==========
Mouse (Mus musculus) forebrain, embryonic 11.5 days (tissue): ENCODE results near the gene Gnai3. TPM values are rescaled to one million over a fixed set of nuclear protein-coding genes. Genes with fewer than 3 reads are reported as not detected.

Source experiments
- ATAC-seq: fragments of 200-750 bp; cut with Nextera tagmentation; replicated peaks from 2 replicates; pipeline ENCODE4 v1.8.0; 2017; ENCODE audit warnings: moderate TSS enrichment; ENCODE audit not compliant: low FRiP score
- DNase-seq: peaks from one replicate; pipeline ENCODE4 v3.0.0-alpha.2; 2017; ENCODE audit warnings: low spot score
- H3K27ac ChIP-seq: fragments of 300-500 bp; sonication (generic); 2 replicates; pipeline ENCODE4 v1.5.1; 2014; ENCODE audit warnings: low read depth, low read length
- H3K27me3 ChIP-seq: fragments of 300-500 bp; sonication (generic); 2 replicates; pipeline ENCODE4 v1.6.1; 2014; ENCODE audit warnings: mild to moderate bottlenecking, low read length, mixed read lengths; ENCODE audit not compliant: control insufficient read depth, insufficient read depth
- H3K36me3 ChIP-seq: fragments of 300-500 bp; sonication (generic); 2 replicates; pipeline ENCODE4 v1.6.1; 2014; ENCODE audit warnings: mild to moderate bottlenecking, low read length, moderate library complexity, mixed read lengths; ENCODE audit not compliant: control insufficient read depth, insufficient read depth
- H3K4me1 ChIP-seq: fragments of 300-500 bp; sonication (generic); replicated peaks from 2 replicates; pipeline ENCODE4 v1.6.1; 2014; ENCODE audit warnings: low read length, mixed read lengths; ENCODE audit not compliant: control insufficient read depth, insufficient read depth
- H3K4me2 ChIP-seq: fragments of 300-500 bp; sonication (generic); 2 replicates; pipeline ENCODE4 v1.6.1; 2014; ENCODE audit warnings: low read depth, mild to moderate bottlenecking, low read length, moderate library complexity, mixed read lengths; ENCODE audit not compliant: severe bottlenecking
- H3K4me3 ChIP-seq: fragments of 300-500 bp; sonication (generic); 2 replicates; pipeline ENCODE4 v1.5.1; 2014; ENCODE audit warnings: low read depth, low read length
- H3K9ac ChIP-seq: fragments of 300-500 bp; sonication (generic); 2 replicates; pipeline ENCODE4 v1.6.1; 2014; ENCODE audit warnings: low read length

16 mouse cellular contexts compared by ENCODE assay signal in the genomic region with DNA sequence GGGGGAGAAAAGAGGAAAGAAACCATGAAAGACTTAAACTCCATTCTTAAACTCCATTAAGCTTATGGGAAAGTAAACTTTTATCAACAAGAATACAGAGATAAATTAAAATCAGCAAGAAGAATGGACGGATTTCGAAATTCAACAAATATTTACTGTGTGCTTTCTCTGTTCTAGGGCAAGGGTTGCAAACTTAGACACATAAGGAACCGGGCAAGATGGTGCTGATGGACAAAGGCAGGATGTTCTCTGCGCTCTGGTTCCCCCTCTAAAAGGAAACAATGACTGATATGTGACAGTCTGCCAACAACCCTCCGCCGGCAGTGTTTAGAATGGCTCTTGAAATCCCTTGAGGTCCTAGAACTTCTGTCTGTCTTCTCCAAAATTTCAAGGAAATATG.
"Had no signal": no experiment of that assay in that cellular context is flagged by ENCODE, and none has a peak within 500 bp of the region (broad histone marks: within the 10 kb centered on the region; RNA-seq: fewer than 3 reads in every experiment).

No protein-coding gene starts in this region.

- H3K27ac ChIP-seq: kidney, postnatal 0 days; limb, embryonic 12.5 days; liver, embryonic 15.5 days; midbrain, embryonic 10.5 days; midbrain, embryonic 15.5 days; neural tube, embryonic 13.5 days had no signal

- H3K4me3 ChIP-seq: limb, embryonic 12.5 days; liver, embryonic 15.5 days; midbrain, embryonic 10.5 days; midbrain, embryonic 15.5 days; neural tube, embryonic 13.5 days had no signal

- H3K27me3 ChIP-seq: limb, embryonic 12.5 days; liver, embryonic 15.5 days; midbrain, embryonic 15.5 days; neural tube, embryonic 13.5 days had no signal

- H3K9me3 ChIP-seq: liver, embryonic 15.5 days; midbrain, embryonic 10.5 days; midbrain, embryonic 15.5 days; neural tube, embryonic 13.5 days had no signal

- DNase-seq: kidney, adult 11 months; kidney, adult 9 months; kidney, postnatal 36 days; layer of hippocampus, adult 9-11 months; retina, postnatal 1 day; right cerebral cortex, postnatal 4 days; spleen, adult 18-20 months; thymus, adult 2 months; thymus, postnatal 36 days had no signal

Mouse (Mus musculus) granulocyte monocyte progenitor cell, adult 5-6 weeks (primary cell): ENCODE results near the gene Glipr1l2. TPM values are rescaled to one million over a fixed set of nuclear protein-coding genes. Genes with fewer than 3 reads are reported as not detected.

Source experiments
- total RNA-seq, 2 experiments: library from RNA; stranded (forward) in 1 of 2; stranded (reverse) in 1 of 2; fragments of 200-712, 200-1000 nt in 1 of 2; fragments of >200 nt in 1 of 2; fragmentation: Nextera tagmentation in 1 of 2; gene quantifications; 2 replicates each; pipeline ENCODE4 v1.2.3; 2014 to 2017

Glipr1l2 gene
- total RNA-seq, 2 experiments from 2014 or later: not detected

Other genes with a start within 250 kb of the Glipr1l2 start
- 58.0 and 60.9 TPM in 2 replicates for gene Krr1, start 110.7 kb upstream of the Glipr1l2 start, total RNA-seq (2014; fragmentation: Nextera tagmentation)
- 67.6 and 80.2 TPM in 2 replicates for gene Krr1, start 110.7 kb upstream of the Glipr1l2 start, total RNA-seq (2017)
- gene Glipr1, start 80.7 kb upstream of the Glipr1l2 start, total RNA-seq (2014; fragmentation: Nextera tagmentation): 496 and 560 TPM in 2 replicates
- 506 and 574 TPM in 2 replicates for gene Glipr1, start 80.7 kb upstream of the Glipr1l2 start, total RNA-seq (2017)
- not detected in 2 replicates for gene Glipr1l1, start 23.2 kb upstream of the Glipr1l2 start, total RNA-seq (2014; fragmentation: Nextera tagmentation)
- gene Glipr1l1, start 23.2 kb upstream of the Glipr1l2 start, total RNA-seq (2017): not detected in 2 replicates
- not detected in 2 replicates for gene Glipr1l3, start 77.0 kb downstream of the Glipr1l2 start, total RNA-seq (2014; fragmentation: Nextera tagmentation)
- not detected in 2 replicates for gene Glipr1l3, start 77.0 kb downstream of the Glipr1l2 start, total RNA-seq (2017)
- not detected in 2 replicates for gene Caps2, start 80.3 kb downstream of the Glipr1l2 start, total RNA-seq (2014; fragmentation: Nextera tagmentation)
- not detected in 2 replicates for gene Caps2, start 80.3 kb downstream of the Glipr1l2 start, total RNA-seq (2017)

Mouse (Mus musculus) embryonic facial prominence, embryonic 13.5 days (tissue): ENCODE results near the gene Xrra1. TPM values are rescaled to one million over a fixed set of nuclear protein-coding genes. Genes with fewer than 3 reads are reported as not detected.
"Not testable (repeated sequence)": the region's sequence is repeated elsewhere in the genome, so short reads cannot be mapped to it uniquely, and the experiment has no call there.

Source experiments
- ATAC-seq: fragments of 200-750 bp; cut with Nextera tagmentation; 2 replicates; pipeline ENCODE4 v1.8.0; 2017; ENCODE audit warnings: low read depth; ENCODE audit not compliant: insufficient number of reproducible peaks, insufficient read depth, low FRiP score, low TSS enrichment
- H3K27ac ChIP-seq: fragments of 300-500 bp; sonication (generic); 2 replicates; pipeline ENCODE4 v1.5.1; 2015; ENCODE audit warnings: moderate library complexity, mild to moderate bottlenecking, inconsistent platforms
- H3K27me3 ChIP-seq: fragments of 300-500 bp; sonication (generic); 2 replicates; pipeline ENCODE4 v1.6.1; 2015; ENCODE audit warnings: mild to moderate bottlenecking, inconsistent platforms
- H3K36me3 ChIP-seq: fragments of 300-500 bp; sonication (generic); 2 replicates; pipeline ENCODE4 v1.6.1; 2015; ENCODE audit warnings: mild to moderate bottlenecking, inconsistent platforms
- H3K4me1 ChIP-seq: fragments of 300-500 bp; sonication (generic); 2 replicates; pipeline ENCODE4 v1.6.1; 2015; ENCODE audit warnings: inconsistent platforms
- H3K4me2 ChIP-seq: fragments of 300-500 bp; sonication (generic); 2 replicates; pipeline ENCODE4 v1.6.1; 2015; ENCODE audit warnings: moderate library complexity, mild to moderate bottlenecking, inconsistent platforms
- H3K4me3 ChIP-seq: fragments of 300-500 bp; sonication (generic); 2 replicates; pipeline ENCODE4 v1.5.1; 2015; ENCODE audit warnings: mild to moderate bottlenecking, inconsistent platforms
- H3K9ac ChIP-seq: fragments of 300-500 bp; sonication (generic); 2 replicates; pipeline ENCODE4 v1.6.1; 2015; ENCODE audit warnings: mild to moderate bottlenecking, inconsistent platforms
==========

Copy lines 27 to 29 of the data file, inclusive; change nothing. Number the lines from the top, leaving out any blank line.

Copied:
- 67.6 and 80.2 TPM in 2 replicates for gene Krr1, start 110.7 kb upstream of the Glipr1l2 start, total RNA-seq (2017)
- gene Glipr1, start 80.7 kb upstream of the Glipr1l2 start, total RNA-seq (2014; fragmentation: Nextera tagmentation): 496 and 560 TPM in 2 replicates
- 506 and 574 TPM in 2 replicates for gene Glipr1, start 80.7 kb upstream of the Glipr1l2 start, total RNA-seq (2017)